Saturday, February 20, 2010

First Day of Photography, Dorze Tribe, Lower Omo Valley, Ethiopia, February 1, 2010

After two days of traveling, we arrive in Arba Minch, the beginning point of our photography. From this small town, we purchase food and water to last the next two weeks or so. Then we head to the mountains for our first afternoon of photography.

Here we meet the Dorze Community, known for its marvelous weaving and fabulous bamboo homes. One man approaches us and invites us to his lodge complex, a series of bamboo homes arranged for tourists. After a few minutes of preparation, we find a place on top of a hill and arrange our equipment. The people begin to gather and we proceed to make portraits for the next couple of hours.

As in other countries, the community is willing to give me their attention and show me their kindness, without any preparation in advance. One by one, they stand in front of my camera for their portraits, some for more than five minutes, even exchanging pieces of clothing with each other. Much is done in silence with body gestures or facial expressions.

The video camera rolls as well, documenting the changes in moods and the sounds of the masses as they watch the individuals being photographed. The image above is a still from the first day of video work; her name is Esther and she is the first one photographed.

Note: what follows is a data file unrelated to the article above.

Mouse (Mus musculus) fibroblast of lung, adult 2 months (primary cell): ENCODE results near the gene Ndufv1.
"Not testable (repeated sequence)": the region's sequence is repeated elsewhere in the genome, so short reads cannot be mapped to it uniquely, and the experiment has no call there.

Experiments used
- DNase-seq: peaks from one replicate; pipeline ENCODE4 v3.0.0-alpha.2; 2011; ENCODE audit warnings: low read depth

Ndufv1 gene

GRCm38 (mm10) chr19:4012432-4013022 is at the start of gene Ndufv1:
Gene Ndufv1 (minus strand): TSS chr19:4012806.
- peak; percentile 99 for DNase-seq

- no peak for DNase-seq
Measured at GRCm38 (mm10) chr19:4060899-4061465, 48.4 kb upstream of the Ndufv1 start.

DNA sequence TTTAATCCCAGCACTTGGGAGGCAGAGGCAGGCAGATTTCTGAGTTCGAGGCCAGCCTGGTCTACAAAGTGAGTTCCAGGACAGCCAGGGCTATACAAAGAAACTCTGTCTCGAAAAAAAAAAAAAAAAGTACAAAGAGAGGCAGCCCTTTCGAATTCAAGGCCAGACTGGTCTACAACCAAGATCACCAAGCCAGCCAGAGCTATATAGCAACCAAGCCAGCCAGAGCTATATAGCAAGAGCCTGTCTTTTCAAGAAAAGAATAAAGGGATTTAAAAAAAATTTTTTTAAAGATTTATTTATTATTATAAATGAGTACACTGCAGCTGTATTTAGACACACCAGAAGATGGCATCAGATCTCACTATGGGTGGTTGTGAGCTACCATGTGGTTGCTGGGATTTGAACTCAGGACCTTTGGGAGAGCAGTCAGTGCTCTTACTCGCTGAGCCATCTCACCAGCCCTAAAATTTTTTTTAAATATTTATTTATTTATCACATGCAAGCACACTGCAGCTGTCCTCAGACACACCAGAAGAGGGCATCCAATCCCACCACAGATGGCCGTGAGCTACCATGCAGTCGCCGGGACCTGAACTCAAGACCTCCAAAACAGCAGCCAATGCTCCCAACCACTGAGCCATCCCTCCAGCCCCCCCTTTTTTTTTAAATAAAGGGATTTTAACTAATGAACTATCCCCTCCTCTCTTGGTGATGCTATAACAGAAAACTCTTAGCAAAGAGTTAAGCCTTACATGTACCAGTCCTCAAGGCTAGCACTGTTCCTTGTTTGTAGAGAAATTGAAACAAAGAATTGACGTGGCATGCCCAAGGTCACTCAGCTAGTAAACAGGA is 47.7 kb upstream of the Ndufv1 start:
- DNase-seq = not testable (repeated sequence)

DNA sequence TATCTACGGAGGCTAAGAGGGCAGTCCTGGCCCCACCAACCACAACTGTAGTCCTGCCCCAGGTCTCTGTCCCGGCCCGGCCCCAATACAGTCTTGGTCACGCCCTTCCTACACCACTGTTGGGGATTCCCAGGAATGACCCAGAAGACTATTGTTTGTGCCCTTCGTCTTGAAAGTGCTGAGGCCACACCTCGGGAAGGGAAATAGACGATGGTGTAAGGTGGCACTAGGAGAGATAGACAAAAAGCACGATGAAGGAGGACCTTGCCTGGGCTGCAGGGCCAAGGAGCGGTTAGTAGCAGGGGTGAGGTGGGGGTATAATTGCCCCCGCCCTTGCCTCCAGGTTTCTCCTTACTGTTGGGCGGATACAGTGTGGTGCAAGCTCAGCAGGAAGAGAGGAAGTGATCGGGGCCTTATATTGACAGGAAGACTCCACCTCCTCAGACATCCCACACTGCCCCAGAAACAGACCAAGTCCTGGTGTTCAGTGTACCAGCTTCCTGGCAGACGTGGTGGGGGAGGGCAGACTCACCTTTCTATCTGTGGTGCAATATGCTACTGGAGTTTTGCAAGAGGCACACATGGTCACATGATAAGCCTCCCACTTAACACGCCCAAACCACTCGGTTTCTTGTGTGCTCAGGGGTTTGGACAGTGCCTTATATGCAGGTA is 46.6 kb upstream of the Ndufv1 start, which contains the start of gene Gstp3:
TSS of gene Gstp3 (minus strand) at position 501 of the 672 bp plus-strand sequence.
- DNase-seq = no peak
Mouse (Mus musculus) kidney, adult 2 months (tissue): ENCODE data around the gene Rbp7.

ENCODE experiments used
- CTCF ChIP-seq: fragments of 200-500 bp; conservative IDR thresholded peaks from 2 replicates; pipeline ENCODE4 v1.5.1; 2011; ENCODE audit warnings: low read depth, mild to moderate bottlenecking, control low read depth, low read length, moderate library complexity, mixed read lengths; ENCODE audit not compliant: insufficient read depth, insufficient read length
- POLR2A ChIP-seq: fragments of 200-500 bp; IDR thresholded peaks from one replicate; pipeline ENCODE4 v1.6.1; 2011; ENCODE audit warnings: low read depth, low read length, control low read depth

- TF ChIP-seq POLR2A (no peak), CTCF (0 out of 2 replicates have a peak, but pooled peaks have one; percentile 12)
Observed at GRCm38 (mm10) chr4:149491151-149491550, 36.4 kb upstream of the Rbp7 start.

The next morning, we walk around and see the bamboo forests from which they acquire the building materials for their homes, for their furniture. We also see the banana trees, the apple groves.

In these mountains, the people support themselves, grow their crops and find their water from springs. My companions tell me that few tribes over the next few weeks will have access to such materials, to such sources of food and water.

Life is certainly hard here, but I am told that they have more than others.

Over the next few weeks, this is revealed as the truth.